My parents ban me from the city once fire-spears are thrown and cars are overturned. Those nights of riot, the moon is as bruised and swollen as the face of Rodney King. I see him every night on the news. The cops who beat him, acquitted.
At school, Mrs Black (I have not changed her name for the sake of this essay, honestly you cannot make this shit up) has us reading Invisible Man. She’s passionate, like when we were reading Faulkner’s The Sound and the Fury earlier in the year and she threw up her hands and yelled ‘Sexual! Amen!’, all of us laughing, only this time it’s ‘History! Now! as we discuss the author’s white cop killing his Black peddler. Nobody is laughing; all of us are thinking Rodney King, Rodney King, Rodney King. The book blows my mind like a double-action revolver and I promise myself I’ll read it again, someday.
Turns out Mrs Black was right: history is now, because at the end of May, as COVID’s isolation was slowly lifting in South Australia, we were stuck to our TVs and mobile phones watching George Floyd take his final breath. I talked to my children about the broken window theory and systemic racism in America’s policing, Atlanta was burning once again, the tremors from the Black man’s death and the aftermath tearing through the streets, travelling over mountains and through deserts and under the ocean, the ocean itself moaning like the belly of a harpooned whale, and here we were in Adelaide: history now. I was so sad I couldn’t get to sleep so I picked up the little blue hardback I bought back in Georgia, Ralph Ellison’s Invisible Man, not remembering how dense and beautiful the language, how long ago it was written, just knowing it was time.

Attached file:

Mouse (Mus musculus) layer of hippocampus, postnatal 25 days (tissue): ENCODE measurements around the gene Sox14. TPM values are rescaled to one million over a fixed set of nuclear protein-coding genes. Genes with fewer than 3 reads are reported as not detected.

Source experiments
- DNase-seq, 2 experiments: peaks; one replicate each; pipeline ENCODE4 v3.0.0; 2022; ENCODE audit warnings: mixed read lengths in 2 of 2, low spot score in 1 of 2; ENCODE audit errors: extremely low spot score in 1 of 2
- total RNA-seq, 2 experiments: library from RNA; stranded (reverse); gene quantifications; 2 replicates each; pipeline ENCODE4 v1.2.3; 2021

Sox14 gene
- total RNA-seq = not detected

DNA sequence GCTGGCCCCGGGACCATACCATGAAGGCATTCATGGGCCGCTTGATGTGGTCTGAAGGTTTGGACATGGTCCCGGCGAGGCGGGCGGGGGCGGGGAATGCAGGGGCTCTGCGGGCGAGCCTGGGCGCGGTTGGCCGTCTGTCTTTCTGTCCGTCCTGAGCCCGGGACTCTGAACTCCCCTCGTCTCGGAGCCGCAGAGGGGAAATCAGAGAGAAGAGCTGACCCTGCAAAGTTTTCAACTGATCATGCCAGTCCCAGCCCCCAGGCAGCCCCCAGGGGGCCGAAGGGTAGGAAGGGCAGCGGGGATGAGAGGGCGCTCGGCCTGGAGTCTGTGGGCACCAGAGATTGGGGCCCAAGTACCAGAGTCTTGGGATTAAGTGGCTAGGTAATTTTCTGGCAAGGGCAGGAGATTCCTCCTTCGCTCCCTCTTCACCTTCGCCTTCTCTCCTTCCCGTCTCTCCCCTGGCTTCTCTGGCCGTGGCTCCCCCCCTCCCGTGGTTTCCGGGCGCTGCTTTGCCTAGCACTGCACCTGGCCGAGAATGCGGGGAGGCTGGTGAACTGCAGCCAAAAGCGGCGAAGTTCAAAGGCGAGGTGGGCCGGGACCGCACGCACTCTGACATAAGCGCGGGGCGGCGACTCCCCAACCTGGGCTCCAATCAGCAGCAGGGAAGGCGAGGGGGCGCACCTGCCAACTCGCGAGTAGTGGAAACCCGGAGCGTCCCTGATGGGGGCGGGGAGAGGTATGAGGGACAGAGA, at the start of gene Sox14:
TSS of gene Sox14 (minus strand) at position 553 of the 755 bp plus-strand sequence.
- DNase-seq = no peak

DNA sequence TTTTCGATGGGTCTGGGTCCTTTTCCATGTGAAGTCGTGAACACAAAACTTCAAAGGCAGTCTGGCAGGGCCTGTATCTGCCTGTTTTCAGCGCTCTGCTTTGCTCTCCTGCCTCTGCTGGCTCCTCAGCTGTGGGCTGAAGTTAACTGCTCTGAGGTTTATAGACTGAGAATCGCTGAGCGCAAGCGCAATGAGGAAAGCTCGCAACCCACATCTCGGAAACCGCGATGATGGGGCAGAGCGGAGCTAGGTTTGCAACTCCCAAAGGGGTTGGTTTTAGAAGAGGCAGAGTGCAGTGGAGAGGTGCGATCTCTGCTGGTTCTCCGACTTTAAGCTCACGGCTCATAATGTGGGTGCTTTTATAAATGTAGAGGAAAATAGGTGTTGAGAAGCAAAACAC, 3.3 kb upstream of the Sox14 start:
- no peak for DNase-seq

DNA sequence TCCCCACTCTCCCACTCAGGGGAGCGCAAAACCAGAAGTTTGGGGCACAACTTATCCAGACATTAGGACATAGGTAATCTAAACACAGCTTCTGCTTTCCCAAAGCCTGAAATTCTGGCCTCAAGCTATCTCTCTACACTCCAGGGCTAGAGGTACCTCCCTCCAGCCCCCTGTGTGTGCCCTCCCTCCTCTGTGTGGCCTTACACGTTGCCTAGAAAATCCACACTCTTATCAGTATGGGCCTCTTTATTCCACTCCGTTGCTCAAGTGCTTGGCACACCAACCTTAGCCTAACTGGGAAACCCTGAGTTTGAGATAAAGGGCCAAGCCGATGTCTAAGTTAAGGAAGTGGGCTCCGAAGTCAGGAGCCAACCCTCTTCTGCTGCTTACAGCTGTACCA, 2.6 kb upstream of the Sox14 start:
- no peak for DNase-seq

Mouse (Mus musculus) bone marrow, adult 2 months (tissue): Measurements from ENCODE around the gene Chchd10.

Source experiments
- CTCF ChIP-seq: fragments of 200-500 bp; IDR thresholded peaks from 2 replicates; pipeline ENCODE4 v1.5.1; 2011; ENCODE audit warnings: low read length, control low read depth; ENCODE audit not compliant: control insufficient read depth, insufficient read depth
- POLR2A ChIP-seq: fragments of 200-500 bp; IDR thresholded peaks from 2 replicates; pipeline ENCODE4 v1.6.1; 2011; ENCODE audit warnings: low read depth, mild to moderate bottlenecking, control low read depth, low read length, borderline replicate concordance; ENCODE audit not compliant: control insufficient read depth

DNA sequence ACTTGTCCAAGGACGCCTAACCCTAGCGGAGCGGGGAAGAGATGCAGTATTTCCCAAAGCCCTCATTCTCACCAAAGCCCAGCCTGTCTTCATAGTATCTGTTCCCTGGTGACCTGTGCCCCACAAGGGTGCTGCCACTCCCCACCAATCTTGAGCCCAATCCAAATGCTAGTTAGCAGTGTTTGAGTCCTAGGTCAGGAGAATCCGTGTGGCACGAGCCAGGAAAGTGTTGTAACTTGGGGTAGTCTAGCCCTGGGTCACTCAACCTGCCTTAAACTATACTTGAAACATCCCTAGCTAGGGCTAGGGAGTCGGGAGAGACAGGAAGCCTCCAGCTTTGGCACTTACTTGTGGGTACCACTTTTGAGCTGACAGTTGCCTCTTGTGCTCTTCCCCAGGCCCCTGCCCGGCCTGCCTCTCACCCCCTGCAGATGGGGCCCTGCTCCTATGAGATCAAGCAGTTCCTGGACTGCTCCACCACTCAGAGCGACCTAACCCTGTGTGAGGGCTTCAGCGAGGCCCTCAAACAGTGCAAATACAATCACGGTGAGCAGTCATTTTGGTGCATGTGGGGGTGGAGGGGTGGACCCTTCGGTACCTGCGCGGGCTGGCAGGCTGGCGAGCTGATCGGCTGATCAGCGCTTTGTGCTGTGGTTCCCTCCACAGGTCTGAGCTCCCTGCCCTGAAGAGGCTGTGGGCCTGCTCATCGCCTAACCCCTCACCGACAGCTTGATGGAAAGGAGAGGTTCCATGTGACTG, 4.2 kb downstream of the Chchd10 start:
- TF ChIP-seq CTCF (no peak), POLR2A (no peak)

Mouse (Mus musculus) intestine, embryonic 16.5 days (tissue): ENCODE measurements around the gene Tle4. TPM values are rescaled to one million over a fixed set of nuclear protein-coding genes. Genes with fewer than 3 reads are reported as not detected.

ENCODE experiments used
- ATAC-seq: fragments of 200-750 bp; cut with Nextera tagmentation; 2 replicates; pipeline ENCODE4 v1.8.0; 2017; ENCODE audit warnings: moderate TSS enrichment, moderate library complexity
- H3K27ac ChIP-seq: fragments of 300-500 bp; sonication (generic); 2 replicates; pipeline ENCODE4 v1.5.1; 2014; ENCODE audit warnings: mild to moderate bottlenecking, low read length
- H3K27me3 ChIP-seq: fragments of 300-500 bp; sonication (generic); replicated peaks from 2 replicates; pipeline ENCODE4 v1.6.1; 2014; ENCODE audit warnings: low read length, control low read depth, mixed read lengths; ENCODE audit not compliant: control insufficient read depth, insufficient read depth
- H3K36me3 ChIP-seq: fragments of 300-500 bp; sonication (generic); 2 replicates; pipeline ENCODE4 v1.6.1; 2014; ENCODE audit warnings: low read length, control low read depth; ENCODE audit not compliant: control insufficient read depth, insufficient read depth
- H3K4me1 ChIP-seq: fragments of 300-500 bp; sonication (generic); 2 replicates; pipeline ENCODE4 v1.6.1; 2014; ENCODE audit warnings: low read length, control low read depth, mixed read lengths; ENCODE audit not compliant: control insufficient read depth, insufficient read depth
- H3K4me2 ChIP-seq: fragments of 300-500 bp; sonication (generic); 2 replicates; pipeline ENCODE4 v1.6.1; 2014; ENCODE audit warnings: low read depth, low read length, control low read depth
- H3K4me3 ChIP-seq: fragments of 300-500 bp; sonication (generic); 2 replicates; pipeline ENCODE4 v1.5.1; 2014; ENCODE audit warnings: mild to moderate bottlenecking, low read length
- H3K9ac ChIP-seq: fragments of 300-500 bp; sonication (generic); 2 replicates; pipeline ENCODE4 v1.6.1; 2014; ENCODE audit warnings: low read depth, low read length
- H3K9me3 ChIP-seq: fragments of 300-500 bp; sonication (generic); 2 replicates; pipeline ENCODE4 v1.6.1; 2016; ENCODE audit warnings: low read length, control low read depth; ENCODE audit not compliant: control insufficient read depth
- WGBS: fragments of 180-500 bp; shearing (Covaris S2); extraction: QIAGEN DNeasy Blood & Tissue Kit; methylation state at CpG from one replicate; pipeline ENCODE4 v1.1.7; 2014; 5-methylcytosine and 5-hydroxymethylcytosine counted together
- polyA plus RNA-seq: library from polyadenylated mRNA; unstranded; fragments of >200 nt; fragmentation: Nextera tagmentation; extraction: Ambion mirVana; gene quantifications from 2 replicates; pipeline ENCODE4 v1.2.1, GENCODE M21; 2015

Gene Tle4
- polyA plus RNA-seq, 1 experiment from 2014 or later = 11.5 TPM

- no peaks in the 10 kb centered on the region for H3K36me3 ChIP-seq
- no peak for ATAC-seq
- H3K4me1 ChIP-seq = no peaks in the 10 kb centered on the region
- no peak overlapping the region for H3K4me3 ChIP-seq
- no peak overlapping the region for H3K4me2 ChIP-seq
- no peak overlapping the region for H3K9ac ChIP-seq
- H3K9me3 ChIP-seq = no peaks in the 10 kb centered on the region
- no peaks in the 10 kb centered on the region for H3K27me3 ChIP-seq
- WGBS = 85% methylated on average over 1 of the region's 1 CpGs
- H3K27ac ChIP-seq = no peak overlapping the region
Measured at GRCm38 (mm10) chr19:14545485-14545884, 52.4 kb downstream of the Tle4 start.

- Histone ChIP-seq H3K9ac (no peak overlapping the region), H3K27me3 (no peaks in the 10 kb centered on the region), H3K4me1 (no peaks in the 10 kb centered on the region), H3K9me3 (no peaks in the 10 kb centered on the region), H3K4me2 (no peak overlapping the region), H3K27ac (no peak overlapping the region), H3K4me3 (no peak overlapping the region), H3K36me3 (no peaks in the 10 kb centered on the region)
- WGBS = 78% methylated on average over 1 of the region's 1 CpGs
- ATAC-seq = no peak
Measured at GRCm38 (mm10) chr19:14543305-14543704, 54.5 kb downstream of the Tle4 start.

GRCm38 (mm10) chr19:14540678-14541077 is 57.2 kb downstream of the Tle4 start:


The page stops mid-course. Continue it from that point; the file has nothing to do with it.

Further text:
Then I read Colson Whitehead’s The Underground Railroad, as did my partner, our dissection of it urgent as white power grew. And grew. And grew.
Then I reread James Baldwin’s Go Tell It on the Mountain, the eloquence and subtlety so needed in the all-cap-tweet world we’d been thrust into.
Then I reread Maya Angelou’s ‘On the Pulse of a Morning’ on the day of the US election, remembering what hope felt like.
Then I ordered Claudia Rankin’s Just Us from the same bookseller who told me he’d read the Russians. He told me he didn’t end up reading any Russians.
Then, at three in the morning on the day Kamala Harris became the first female and Asian American and African American to become the Vice President of the United States, the same day a twenty-two-year-old Black poet named Amanda Gorman said to a space full of past presidents and COVID emptiness and red, white and blue flags that ‘being American is more than a pride we inherit; it’s the past we step into and how we repair it’, I picked up Tara June Winch’s The Yield, just knowing it was time.
Heather Taylor-Johnson’s novel Jean Harley was Here was recently optioned for a tv series. Her 5th book of poetry will be published by Wakefield Press in 2021, as well as an epistolary verse novel by Recent Work Press.